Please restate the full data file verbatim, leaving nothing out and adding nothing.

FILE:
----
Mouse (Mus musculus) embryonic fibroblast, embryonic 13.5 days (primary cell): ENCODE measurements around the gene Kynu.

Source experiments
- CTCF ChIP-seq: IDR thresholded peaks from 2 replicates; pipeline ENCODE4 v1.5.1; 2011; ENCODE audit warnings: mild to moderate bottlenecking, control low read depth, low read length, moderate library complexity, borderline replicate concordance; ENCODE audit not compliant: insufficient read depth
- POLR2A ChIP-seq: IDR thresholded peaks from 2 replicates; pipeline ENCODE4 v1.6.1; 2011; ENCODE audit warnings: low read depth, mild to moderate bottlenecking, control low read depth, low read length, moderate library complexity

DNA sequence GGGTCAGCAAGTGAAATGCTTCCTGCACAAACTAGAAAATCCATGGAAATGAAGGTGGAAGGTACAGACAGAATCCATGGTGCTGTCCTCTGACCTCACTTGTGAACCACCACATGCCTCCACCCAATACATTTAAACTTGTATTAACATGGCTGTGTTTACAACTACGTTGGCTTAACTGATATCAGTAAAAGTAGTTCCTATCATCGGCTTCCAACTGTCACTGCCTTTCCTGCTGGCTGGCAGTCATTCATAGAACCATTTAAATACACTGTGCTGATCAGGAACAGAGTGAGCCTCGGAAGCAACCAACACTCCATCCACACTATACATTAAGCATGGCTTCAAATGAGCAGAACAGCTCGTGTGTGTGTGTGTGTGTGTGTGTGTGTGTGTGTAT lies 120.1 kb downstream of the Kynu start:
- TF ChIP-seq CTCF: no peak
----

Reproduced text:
Mouse (Mus musculus) embryonic fibroblast, embryonic 13.5 days (primary cell): ENCODE measurements around the gene Kynu.

Source experiments
- CTCF ChIP-seq: IDR thresholded peaks from 2 replicates; pipeline ENCODE4 v1.5.1; 2011; ENCODE audit warnings: mild to moderate bottlenecking, control low read depth, low read length, moderate library complexity, borderline replicate concordance; ENCODE audit not compliant: insufficient read depth
- POLR2A ChIP-seq: IDR thresholded peaks from 2 replicates; pipeline ENCODE4 v1.6.1; 2011; ENCODE audit warnings: low read depth, mild to moderate bottlenecking, control low read depth, low read length, moderate library complexity

DNA sequence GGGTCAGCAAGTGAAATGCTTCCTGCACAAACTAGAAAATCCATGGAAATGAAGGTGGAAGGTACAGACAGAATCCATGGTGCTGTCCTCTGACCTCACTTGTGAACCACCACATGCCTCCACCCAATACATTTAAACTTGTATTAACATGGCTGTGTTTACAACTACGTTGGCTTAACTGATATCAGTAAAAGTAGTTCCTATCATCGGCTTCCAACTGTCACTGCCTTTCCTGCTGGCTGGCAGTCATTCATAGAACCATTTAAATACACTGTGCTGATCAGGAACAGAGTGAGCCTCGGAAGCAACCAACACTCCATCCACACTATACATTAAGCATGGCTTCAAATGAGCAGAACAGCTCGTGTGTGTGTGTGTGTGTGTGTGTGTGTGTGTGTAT lies 120.1 kb downstream of the Kynu start:
- TF ChIP-seq CTCF: no peak